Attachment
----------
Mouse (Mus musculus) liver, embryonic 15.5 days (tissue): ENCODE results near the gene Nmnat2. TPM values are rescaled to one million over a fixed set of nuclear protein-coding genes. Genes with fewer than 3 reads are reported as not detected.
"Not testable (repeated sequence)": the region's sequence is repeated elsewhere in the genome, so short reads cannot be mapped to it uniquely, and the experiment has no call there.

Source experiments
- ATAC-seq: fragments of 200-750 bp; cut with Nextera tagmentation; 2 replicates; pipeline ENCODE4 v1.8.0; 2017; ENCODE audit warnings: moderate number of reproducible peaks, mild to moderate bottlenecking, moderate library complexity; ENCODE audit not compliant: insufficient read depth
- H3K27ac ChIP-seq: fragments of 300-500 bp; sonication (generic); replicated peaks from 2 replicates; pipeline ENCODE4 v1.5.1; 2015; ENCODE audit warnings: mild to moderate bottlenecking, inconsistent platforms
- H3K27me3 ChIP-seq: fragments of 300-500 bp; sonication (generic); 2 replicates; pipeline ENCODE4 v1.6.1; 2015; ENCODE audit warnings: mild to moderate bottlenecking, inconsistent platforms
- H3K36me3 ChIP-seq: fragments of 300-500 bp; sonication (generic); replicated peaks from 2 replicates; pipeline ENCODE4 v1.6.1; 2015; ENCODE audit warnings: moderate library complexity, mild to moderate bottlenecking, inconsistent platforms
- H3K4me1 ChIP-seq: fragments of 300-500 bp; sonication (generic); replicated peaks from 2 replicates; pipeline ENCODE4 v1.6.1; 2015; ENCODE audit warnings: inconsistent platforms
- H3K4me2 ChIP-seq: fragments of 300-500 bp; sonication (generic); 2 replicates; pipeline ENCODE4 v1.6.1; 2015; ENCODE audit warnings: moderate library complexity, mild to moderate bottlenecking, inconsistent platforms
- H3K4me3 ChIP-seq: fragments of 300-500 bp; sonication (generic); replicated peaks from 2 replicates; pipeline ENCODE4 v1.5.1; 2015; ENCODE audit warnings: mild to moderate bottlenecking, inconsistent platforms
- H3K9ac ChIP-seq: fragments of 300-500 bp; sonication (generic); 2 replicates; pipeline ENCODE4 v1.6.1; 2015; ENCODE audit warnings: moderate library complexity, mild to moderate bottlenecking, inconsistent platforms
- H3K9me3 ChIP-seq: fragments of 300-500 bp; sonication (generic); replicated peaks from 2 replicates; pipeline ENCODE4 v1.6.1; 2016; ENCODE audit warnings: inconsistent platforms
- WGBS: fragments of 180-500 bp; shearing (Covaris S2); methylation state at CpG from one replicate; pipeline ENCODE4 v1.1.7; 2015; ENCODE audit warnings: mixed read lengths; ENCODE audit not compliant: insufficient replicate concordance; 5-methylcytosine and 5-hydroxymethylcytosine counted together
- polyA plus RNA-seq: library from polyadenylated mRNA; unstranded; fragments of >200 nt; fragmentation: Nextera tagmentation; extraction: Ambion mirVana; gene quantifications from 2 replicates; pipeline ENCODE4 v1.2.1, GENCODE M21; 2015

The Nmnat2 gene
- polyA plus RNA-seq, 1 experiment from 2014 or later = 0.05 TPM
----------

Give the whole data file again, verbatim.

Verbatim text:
Mouse (Mus musculus) liver, embryonic 15.5 days (tissue): ENCODE results near the gene Nmnat2. TPM values are rescaled to one million over a fixed set of nuclear protein-coding genes. Genes with fewer than 3 reads are reported as not detected.
"Not testable (repeated sequence)": the region's sequence is repeated elsewhere in the genome, so short reads cannot be mapped to it uniquely, and the experiment has no call there.

Source experiments
- ATAC-seq: fragments of 200-750 bp; cut with Nextera tagmentation; 2 replicates; pipeline ENCODE4 v1.8.0; 2017; ENCODE audit warnings: moderate number of reproducible peaks, mild to moderate bottlenecking, moderate library complexity; ENCODE audit not compliant: insufficient read depth
- H3K27ac ChIP-seq: fragments of 300-500 bp; sonication (generic); replicated peaks from 2 replicates; pipeline ENCODE4 v1.5.1; 2015; ENCODE audit warnings: mild to moderate bottlenecking, inconsistent platforms
- H3K27me3 ChIP-seq: fragments of 300-500 bp; sonication (generic); 2 replicates; pipeline ENCODE4 v1.6.1; 2015; ENCODE audit warnings: mild to moderate bottlenecking, inconsistent platforms
- H3K36me3 ChIP-seq: fragments of 300-500 bp; sonication (generic); replicated peaks from 2 replicates; pipeline ENCODE4 v1.6.1; 2015; ENCODE audit warnings: moderate library complexity, mild to moderate bottlenecking, inconsistent platforms
- H3K4me1 ChIP-seq: fragments of 300-500 bp; sonication (generic); replicated peaks from 2 replicates; pipeline ENCODE4 v1.6.1; 2015; ENCODE audit warnings: inconsistent platforms
- H3K4me2 ChIP-seq: fragments of 300-500 bp; sonication (generic); 2 replicates; pipeline ENCODE4 v1.6.1; 2015; ENCODE audit warnings: moderate library complexity, mild to moderate bottlenecking, inconsistent platforms
- H3K4me3 ChIP-seq: fragments of 300-500 bp; sonication (generic); replicated peaks from 2 replicates; pipeline ENCODE4 v1.5.1; 2015; ENCODE audit warnings: mild to moderate bottlenecking, inconsistent platforms
- H3K9ac ChIP-seq: fragments of 300-500 bp; sonication (generic); 2 replicates; pipeline ENCODE4 v1.6.1; 2015; ENCODE audit warnings: moderate library complexity, mild to moderate bottlenecking, inconsistent platforms
- H3K9me3 ChIP-seq: fragments of 300-500 bp; sonication (generic); replicated peaks from 2 replicates; pipeline ENCODE4 v1.6.1; 2016; ENCODE audit warnings: inconsistent platforms
- WGBS: fragments of 180-500 bp; shearing (Covaris S2); methylation state at CpG from one replicate; pipeline ENCODE4 v1.1.7; 2015; ENCODE audit warnings: mixed read lengths; ENCODE audit not compliant: insufficient replicate concordance; 5-methylcytosine and 5-hydroxymethylcytosine counted together
- polyA plus RNA-seq: library from polyadenylated mRNA; unstranded; fragments of >200 nt; fragmentation: Nextera tagmentation; extraction: Ambion mirVana; gene quantifications from 2 replicates; pipeline ENCODE4 v1.2.1, GENCODE M21; 2015

The Nmnat2 gene
- polyA plus RNA-seq, 1 experiment from 2014 or later = 0.05 TPM